“If his skill set is where it was when he left, he will play at a high level in this defense,” said Whitt. “He was having a damn good year.”
Nickel back Tramon Williams, who has played most of his 1,543 snaps in the past two years filling in for Harris, will start for the time being. The Packers now are paying him like a legitimate starter ($3.043 million tender), but a lot of scouts see him more as a good No. 3.
“He needs to play better,” said Capers. “He’s a smart guy. He can play inside and outside. He’s got to improve his tackling in the open field.”
When the Packers erred by prematurely placing Pat Lee on injured reserve last season and Brandon Underwood was deemed not ready, the staff went back to Jarrett Bush as nickel back down the stretch and suffered the consequences. He cannot find the ball.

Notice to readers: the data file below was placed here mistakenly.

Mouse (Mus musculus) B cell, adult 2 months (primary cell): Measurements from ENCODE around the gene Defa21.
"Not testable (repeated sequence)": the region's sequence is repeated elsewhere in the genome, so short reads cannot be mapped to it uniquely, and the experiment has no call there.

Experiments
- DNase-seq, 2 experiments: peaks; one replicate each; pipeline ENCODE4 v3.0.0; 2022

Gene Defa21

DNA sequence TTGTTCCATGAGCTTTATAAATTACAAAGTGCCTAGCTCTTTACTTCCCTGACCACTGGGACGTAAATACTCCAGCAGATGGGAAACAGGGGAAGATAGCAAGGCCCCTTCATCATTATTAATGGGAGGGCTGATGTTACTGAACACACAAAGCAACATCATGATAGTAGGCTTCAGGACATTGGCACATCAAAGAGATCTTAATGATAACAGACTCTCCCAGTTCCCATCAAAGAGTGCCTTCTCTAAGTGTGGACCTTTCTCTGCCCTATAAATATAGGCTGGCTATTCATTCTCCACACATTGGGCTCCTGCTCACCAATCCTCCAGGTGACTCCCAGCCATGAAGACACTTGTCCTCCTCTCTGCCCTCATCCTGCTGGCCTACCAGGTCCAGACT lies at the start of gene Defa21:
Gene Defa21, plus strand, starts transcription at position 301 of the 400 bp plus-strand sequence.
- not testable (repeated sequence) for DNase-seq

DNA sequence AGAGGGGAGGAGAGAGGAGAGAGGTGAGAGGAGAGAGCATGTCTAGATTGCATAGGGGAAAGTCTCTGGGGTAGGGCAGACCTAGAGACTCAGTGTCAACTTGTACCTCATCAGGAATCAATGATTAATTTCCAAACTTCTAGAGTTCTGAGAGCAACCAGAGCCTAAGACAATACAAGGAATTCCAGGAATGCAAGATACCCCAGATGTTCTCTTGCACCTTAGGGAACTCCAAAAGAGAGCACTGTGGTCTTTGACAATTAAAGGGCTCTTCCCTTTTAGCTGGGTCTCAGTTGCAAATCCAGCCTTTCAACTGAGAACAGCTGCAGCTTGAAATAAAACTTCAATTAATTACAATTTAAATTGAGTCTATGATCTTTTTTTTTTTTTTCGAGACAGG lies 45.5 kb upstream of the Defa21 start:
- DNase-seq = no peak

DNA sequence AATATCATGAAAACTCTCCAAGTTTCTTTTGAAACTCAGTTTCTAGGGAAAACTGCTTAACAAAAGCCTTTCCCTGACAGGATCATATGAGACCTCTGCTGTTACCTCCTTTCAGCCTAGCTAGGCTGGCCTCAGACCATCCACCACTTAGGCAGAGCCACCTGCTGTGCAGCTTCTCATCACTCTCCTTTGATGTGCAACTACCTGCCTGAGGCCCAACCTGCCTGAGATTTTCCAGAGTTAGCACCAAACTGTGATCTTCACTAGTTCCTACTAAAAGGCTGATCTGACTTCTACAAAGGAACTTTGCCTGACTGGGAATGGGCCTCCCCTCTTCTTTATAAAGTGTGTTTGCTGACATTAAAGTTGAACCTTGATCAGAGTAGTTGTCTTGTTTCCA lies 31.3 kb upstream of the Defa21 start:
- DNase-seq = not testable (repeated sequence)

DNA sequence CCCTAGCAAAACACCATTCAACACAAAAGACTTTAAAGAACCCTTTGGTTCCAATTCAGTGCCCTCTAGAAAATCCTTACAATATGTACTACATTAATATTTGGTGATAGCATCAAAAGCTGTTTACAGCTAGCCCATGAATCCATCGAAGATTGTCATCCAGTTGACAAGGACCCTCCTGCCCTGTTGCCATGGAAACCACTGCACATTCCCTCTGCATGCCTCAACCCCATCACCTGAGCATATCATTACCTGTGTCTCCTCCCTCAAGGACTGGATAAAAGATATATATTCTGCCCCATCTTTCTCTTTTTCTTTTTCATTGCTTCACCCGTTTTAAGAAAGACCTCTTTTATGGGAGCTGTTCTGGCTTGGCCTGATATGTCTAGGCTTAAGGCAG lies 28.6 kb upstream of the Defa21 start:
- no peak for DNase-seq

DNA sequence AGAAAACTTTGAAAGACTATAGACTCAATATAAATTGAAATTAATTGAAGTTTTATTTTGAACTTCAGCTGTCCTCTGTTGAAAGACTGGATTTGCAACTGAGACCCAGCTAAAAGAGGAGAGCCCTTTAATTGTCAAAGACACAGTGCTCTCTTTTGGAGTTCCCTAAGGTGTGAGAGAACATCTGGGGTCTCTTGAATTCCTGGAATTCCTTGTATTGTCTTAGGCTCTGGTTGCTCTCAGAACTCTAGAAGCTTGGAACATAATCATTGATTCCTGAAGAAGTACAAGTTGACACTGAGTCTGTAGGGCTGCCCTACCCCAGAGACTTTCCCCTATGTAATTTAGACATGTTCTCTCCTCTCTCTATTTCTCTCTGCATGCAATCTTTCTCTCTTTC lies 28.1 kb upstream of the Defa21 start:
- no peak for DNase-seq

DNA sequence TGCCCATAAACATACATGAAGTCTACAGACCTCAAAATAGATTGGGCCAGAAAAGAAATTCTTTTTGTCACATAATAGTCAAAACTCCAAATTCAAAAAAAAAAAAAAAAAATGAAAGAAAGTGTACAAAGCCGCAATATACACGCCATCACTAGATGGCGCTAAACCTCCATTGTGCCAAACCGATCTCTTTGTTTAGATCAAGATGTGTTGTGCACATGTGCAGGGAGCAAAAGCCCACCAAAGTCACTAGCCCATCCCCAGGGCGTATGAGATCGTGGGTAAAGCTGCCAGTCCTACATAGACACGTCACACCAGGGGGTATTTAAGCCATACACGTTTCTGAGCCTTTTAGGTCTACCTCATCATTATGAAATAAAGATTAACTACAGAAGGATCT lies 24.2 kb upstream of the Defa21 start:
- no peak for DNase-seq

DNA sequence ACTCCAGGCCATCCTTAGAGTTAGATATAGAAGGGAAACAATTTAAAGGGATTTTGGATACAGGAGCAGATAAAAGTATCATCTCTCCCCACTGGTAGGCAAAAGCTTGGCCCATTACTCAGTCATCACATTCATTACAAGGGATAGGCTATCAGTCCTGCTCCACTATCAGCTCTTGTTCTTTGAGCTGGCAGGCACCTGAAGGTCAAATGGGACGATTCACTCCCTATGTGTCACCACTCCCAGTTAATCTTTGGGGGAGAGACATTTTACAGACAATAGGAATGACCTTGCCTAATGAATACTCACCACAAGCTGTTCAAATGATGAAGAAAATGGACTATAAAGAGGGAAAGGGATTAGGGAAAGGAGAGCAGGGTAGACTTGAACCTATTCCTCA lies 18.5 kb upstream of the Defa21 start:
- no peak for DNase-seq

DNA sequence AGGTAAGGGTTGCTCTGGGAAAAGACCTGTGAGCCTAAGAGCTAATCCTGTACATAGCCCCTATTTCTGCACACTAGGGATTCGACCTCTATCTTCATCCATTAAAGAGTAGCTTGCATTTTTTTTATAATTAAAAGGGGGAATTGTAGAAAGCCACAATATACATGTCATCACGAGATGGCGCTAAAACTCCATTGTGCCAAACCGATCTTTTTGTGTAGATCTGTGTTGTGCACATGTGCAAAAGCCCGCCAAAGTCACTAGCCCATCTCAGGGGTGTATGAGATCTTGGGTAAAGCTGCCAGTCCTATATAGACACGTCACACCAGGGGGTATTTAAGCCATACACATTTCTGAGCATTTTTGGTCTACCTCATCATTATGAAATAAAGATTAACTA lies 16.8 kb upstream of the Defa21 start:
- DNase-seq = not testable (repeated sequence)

At this point, Bush probably would rank sixth or seventh at cornerback. Underwood finished the off-season ahead of Lee by a hair for the No. 4 berth.
“I’m not dealing with the off-the-field stuff, but when he’s in this building I’ve been very pleased with Underwood,” Whitt said in late June. “He has a chance to be very good if he does everything the right way. And Pat has done very well at the nickel position in nickel and dime.”
Said Capers: “Underwood and Lee have to come through for us. Underwood has the tools you look for, he’s confident and very smart. I don’t know you’d say Lee is a speed merchant. He will have to use his height and long arms. The biggest thing with him is, can he stay healthy?”
Rookie free agent Sam Shields, the man from Miami with the blinding speed, will try to make the club on special teams as he buys time learning how to play cornerback.